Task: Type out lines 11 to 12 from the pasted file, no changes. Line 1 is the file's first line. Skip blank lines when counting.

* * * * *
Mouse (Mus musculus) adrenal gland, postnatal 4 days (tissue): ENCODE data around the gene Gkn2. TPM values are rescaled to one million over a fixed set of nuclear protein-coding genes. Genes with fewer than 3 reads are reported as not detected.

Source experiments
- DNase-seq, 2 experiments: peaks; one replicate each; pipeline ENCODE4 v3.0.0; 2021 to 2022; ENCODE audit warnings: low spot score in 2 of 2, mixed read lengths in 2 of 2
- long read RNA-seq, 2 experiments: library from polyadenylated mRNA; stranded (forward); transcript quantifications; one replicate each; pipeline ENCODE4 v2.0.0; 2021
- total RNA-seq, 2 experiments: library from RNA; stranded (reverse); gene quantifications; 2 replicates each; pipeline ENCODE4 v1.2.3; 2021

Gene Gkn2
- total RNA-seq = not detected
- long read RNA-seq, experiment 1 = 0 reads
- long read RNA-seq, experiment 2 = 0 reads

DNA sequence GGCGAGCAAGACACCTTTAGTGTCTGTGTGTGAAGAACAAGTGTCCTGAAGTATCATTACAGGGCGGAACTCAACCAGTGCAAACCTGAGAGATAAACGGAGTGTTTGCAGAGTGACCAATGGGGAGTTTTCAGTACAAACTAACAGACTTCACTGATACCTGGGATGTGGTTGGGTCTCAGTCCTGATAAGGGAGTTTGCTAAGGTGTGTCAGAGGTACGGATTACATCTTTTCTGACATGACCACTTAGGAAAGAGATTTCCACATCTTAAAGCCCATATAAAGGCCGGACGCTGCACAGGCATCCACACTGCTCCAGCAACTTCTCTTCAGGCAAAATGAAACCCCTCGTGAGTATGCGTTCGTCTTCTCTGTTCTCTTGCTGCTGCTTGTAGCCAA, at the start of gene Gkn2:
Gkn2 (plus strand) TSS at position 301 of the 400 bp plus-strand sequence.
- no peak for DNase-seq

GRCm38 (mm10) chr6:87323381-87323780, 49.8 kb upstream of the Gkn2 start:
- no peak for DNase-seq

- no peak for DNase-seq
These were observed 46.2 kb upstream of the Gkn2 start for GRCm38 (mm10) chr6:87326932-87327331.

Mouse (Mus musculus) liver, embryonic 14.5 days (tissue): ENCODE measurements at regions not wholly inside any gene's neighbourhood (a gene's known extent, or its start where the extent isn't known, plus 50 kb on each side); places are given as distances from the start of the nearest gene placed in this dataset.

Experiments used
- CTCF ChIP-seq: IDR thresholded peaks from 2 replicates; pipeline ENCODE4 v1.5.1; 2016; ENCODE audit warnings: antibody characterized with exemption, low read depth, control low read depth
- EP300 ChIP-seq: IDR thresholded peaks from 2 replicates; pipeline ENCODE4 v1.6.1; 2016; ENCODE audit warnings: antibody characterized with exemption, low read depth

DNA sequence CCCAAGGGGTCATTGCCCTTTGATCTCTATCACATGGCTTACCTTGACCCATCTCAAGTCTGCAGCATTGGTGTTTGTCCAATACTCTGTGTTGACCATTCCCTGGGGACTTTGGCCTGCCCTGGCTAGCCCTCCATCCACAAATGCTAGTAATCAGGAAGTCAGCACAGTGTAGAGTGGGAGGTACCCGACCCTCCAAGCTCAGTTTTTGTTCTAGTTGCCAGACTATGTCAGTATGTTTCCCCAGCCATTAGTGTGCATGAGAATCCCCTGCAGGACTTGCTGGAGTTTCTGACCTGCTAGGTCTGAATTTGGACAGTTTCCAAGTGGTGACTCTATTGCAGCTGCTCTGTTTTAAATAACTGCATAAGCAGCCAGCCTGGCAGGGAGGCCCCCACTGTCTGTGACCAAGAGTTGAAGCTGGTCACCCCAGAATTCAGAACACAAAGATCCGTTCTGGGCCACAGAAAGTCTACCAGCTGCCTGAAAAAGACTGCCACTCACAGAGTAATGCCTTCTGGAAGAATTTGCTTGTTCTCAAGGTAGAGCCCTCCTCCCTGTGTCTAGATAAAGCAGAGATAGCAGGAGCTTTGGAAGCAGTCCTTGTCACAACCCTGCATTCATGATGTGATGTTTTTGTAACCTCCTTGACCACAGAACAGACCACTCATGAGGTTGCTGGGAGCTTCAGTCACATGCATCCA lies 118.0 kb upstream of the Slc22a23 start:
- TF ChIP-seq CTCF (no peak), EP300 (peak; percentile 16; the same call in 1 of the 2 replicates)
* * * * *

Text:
Gkn2 (plus strand) TSS at position 301 of the 400 bp plus-strand sequence.
- no peak for DNase-seq